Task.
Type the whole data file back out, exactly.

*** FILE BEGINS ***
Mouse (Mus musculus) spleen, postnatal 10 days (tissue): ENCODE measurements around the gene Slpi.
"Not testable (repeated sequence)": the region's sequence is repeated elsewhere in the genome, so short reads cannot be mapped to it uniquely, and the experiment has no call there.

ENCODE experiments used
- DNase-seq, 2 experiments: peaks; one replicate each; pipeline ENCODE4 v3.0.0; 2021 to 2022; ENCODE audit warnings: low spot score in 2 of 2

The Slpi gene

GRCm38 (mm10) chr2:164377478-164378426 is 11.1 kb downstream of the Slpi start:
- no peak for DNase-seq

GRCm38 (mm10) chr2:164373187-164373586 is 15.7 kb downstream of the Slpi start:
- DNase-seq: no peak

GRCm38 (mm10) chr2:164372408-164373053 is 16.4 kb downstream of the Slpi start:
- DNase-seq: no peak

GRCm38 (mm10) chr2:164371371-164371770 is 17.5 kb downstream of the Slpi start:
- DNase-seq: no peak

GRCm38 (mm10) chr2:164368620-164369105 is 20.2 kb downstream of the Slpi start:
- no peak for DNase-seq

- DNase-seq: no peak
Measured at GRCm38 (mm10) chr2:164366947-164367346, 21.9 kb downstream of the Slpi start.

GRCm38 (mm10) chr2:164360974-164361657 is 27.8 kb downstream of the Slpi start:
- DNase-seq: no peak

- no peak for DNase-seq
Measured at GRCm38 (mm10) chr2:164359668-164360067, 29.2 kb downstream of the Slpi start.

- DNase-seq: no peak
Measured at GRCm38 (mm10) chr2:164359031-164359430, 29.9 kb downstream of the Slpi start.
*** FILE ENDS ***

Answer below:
Mouse (Mus musculus) spleen, postnatal 10 days (tissue): ENCODE measurements around the gene Slpi.
"Not testable (repeated sequence)": the region's sequence is repeated elsewhere in the genome, so short reads cannot be mapped to it uniquely, and the experiment has no call there.

ENCODE experiments used
- DNase-seq, 2 experiments: peaks; one replicate each; pipeline ENCODE4 v3.0.0; 2021 to 2022; ENCODE audit warnings: low spot score in 2 of 2

The Slpi gene

GRCm38 (mm10) chr2:164377478-164378426 is 11.1 kb downstream of the Slpi start:
- no peak for DNase-seq

GRCm38 (mm10) chr2:164373187-164373586 is 15.7 kb downstream of the Slpi start:
- DNase-seq: no peak

GRCm38 (mm10) chr2:164372408-164373053 is 16.4 kb downstream of the Slpi start:
- DNase-seq: no peak

GRCm38 (mm10) chr2:164371371-164371770 is 17.5 kb downstream of the Slpi start:
- DNase-seq: no peak

GRCm38 (mm10) chr2:164368620-164369105 is 20.2 kb downstream of the Slpi start:
- no peak for DNase-seq

- DNase-seq: no peak
Measured at GRCm38 (mm10) chr2:164366947-164367346, 21.9 kb downstream of the Slpi start.

GRCm38 (mm10) chr2:164360974-164361657 is 27.8 kb downstream of the Slpi start:
- DNase-seq: no peak

- no peak for DNase-seq
Measured at GRCm38 (mm10) chr2:164359668-164360067, 29.2 kb downstream of the Slpi start.

- DNase-seq: no peak
Measured at GRCm38 (mm10) chr2:164359031-164359430, 29.9 kb downstream of the Slpi start.